Artist Daniel Webb was on a run down the southeast coast of England one evening when he came across heaps of plastic waste that had been swept in by waves during a storm the night before.
“Most of the debris had entangled itself in the washed-up seaweed. It got me thinking: how much plastic is in the sea? Is any of it mine? Do I recycle enough?” Webb told Global Citizen. “How much rubbish could one person living alone actually produce?”
It’s the latter question Webb set out to address. Webb, who lives in Margate, a seaside town in England, decided to keep every piece of plastic he used over the course of a year, starting Jan. 1, of 2017. By New Year’s Eve, Webb had collected 22, 80-litre (approximately 21 gallon) garbage bags worth of plastic waste, which he turned a massive mural called “Everyday Plastic.”
Artist Daniel Webb stands in front of his mural, "Everyday Plastic," on display at the Dreamland amusement park in Margate, England.
“I didn’t throw away any plastic waste I produced — not a single bottle top, piece of bubble wrap, straw, toothbrush, salad bag, coffee lid or clothing label,” Webb told Global Citizen.
“I kept it all in my flat and at Christmas, my poor sister had to sleep in the room with all of it!” Webb said.
In a true case of life imitating art, Webb said that creating “Everyday Plastic” woke him up to just how much plastic waste people create.
“It didn’t look like much in the bags, but when we were sorting, counting and categorizing it all, that was when I realized how much there was,” Webb said. “Separated into 150-odd crisp packets, 69 milk bottles, over 200 salad and vegetable bags, it really was quite stark and shocking to see.”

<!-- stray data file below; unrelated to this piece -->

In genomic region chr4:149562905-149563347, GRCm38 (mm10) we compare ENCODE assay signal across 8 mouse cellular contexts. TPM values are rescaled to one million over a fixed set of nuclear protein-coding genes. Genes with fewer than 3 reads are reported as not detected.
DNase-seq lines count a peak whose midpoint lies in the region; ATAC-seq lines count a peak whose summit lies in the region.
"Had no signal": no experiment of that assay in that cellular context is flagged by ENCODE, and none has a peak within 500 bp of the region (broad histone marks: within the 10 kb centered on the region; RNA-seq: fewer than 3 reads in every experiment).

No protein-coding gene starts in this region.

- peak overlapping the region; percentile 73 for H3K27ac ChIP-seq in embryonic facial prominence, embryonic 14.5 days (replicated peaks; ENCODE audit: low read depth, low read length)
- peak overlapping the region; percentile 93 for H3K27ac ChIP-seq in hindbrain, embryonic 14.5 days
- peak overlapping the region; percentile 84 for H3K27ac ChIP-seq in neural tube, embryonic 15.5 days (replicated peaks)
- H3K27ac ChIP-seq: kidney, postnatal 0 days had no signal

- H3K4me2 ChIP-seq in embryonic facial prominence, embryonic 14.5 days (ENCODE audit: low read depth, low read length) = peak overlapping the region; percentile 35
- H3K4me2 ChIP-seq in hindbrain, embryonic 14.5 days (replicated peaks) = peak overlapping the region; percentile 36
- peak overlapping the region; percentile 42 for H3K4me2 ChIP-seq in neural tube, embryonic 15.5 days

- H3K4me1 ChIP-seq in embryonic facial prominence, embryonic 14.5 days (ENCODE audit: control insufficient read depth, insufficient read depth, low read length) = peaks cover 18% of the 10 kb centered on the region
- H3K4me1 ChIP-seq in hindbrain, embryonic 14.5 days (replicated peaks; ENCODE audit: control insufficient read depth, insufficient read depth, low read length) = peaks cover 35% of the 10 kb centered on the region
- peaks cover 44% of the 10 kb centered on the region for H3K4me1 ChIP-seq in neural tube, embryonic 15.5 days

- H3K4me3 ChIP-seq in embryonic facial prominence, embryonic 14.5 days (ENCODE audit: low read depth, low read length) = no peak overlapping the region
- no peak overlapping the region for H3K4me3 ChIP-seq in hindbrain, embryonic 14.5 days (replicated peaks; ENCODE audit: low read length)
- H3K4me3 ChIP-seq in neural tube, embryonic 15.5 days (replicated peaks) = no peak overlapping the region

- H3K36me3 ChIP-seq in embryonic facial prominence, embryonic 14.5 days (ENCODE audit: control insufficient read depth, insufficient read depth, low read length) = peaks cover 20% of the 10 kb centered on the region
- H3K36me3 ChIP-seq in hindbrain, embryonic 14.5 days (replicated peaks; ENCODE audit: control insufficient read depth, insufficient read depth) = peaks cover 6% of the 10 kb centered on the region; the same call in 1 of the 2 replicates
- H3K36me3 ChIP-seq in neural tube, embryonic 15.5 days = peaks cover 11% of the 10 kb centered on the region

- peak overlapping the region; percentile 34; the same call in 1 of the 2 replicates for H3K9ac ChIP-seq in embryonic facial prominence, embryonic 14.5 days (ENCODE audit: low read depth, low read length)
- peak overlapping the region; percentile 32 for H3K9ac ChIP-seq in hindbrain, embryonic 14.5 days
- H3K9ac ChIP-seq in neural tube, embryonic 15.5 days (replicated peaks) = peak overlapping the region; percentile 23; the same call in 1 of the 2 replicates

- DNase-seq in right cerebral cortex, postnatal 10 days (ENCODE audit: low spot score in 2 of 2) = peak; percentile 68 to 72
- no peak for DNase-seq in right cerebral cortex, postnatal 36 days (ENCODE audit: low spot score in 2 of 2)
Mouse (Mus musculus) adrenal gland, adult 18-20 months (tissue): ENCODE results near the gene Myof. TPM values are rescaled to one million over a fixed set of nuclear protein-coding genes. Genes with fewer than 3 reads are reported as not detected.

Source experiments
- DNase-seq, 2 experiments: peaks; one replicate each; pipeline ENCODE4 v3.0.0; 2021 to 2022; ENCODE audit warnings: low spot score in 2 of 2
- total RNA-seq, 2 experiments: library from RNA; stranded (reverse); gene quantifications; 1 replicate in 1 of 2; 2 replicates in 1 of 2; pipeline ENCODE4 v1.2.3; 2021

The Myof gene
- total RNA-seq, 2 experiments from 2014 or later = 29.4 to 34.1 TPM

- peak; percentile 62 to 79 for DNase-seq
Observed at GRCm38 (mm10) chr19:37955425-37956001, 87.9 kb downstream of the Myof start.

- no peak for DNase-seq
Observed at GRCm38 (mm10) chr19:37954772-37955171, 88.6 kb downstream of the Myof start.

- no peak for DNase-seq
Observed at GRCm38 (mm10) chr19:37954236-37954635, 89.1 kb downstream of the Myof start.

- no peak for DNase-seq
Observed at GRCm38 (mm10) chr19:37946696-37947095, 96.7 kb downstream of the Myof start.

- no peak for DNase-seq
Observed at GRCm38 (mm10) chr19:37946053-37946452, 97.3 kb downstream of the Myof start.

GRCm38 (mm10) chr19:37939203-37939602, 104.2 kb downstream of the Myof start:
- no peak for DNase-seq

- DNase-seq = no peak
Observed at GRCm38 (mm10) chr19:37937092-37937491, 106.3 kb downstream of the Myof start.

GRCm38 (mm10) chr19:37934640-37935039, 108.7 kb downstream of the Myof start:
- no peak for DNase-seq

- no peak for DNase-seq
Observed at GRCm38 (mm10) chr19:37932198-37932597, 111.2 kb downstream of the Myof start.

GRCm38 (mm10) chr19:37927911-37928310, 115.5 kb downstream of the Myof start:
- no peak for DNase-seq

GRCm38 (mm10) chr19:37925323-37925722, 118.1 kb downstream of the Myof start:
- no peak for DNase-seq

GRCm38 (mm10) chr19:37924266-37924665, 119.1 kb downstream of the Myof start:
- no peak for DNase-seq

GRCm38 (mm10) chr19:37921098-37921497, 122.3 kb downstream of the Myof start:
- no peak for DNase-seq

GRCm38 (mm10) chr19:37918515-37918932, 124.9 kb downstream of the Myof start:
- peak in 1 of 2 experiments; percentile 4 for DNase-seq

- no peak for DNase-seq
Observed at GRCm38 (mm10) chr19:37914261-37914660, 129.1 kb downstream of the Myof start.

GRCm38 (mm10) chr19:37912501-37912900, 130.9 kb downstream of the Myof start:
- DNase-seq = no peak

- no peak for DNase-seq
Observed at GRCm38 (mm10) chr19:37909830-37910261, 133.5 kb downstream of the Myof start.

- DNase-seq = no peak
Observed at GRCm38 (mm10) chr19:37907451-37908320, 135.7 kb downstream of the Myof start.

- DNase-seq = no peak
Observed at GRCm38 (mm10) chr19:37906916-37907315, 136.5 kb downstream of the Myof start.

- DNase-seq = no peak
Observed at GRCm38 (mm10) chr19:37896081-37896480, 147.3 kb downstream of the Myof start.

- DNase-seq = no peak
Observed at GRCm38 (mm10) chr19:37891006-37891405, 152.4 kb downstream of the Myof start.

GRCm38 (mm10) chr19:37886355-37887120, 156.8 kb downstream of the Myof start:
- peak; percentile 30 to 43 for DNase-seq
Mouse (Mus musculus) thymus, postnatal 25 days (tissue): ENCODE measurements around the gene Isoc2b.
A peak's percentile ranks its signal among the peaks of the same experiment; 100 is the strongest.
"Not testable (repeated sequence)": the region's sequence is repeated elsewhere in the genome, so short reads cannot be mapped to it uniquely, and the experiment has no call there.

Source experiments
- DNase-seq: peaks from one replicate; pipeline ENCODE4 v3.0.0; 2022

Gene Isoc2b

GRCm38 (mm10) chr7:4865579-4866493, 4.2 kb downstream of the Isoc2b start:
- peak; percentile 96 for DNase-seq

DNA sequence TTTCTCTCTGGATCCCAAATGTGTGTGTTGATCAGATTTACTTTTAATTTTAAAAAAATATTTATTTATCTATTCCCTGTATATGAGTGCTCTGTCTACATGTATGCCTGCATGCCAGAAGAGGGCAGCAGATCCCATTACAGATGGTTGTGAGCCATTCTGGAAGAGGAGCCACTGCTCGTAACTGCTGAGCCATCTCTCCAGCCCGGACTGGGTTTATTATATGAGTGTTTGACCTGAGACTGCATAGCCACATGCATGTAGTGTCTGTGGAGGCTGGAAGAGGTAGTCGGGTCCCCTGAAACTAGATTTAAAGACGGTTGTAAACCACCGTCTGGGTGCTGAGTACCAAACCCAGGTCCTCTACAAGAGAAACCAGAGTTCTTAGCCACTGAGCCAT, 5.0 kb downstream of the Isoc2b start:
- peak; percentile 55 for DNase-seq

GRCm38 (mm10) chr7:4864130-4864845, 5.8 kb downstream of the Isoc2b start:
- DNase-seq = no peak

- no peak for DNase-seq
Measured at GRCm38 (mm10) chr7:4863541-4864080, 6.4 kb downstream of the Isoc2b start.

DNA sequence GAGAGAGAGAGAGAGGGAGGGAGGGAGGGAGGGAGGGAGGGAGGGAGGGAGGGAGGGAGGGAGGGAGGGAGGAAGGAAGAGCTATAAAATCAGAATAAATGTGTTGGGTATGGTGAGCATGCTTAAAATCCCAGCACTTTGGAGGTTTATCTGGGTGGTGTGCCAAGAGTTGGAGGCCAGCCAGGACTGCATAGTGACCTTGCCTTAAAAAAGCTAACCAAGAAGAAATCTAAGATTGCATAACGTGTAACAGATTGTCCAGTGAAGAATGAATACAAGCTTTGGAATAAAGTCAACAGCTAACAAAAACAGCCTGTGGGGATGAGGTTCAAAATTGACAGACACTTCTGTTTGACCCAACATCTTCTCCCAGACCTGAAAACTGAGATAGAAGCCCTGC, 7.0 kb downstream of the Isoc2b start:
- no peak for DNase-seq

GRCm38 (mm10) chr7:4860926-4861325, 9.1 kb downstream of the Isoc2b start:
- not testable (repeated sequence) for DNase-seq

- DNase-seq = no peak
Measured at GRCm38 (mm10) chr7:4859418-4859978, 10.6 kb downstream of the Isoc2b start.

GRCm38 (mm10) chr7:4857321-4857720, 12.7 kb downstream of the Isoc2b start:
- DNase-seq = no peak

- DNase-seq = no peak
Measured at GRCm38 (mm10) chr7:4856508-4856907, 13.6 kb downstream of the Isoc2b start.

Webb added that there is no curbside recycling in his neighborhood, making it even more challenging to recycle the plastic he uses — and he’s not alone. In the six decades since the world has been producing plastic, 8.3 billion metric tons have been created, and 91% of that has not been recycled, according to one study. Around 8 million tons of plastic waste end up in the ocean every year at roughly the rate of one garbage truck-load per minute, the Ocean Conservancy estimated.
“Knowing what I know, I feel too guilty to throw away any plastic now,” Webb said. Instead, he’s made a conscious effort to change his habits and reduce his plastic usage by carrying reusable coffee cups with him and avoiding plastic water bottles.
“Supermarkets are where it becomes very difficult though. Walk in to a store anywhere in the world and you are bombarded by pointless packaging,” Webb said. “I mean, why are individual fruits or vegetables shrink-wrapped? We’ve hit peak packaging!”
Earlier this year, British Prime Minister Theresa May vowed to eliminate the UK’s plastic waste by 2042, and called on supermarkets to create plastic-free aisles. But one supermarket in Amsterdam, the Netherlands has already gotten a jump start on eliminating plastic from its stores, debuting the world’s first plastic-free aisle in February, CNN reported.
Webb described his experience creating “Everyday Plastic” as both enlightening and frightening. “I’ve learned so much throughout the whole process and what I’ve realized is what a huge impact plastic has had on our society and culture,” he said.
If current plastic-usage trends persist, it’s estimated that humans will have generated 12 billion metric tons of plastic waste by 2050.
“We shouldn’t feel guilty for wanting or buying a bag of crisps,” Webb said. “But we should be aware of over-packaged products and pointless plastic and of habit of using plastic for its cheap convenience.”
Though Webb is just one person, “Everyday Plastic” shows that even the choices and consumption habits of one individual can have a huge environmental impact.
Global Citizen campaigns in support of climate action and the preservation of the environment. You can take action here to help protect our oceans and reduce plastic waste in water.